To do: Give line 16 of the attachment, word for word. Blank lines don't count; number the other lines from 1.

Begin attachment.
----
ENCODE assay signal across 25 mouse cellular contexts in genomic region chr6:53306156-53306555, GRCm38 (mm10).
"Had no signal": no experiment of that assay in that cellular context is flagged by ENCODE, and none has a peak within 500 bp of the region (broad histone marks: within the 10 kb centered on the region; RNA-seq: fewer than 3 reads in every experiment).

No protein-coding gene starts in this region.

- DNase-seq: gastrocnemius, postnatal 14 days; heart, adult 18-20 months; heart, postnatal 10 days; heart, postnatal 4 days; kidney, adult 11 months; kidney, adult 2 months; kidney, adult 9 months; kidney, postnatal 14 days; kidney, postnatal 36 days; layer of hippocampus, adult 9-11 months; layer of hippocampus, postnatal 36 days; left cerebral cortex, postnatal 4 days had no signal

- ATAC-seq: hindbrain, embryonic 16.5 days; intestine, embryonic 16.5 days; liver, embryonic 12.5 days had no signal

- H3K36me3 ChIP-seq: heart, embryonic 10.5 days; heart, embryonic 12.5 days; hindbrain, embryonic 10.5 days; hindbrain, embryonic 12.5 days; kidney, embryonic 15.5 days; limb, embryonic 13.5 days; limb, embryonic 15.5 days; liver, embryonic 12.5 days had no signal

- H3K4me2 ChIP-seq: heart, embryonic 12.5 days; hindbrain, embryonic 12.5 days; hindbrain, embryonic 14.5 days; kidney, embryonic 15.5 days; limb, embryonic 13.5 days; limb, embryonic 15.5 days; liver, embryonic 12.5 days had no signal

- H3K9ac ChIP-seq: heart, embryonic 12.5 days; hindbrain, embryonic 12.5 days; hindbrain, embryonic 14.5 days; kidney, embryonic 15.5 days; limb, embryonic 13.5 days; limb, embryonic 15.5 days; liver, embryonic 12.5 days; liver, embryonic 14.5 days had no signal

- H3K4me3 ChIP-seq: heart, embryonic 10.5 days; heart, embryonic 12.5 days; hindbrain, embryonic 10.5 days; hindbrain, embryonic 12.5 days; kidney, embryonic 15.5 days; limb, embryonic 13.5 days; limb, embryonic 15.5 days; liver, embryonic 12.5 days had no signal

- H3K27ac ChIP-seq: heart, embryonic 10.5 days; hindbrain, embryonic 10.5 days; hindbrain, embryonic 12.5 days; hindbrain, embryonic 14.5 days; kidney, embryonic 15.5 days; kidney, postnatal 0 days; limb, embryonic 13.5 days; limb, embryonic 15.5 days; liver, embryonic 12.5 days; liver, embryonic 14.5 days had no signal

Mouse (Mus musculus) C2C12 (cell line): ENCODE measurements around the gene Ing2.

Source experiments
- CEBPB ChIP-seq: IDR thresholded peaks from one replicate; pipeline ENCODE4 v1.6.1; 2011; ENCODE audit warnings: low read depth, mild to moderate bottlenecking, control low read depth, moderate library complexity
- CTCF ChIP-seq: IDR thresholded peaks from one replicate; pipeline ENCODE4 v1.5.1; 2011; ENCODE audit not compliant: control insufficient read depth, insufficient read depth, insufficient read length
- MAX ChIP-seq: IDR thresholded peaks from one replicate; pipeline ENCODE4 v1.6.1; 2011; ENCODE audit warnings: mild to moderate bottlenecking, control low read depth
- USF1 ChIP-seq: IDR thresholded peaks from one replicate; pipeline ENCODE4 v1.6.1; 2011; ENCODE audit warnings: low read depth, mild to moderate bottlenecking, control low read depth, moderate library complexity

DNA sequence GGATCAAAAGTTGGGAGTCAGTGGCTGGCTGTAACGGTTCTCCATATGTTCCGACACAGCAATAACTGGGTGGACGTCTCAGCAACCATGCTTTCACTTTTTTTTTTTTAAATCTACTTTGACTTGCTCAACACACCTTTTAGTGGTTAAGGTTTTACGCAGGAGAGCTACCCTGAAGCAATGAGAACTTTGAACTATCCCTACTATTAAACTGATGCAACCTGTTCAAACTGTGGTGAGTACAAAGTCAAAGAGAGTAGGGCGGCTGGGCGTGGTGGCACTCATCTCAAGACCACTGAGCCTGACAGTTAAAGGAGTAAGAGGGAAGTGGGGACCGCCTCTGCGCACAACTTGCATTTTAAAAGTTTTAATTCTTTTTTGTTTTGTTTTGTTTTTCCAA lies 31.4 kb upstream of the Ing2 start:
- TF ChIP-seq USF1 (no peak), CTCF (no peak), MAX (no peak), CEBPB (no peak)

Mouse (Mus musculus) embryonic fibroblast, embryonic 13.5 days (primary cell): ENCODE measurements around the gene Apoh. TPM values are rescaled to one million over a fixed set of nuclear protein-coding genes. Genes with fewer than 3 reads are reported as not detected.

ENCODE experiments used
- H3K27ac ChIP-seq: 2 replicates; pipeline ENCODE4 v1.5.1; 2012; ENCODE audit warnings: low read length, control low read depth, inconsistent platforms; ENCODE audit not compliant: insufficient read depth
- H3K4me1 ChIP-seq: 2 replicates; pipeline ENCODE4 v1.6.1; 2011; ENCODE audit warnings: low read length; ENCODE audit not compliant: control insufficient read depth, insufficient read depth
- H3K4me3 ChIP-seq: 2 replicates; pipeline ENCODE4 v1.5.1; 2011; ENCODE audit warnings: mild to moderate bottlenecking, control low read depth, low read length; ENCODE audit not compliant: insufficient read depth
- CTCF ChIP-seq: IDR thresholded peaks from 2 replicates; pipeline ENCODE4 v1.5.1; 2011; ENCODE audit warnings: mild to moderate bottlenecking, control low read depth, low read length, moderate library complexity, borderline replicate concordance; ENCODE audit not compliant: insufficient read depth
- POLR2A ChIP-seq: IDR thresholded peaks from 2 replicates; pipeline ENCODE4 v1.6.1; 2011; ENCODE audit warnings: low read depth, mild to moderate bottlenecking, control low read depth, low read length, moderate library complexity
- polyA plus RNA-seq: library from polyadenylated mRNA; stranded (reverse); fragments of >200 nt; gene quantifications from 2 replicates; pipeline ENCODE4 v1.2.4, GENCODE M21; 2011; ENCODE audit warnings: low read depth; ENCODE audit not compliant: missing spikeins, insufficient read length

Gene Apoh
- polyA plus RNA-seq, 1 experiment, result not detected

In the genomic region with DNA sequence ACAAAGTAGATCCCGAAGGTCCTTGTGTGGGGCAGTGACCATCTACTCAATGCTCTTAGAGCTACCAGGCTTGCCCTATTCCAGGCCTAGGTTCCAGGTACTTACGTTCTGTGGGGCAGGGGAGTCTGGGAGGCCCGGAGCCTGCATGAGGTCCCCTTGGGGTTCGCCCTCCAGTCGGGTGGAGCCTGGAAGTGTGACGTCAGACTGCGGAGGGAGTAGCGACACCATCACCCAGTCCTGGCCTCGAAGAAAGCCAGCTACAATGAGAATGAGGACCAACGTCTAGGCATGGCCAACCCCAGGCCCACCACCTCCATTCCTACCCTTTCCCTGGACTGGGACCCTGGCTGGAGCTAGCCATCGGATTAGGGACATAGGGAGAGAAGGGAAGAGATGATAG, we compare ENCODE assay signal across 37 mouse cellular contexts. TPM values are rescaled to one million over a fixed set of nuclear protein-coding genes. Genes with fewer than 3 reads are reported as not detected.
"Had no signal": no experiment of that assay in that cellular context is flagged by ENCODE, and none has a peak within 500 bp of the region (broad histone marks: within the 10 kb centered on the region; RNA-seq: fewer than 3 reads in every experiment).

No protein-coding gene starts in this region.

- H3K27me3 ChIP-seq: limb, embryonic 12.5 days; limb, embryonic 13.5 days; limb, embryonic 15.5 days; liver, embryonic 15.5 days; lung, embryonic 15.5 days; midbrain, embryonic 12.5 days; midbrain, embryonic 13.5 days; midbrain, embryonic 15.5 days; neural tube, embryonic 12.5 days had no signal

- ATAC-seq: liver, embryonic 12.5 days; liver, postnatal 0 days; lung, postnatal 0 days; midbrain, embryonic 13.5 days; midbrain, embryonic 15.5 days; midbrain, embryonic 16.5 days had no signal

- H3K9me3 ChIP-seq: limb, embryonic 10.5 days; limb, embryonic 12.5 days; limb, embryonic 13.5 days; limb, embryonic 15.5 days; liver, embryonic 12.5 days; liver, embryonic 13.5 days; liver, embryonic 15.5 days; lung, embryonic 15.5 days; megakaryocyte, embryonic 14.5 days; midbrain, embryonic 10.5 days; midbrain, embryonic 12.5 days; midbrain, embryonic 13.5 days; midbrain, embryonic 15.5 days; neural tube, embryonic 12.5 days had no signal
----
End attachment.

- USF1 ChIP-seq: IDR thresholded peaks from one replicate; pipeline ENCODE4 v1.6.1; 2011; ENCODE audit warnings: low read depth, mild to moderate bottlenecking, control low read depth, moderate library complexity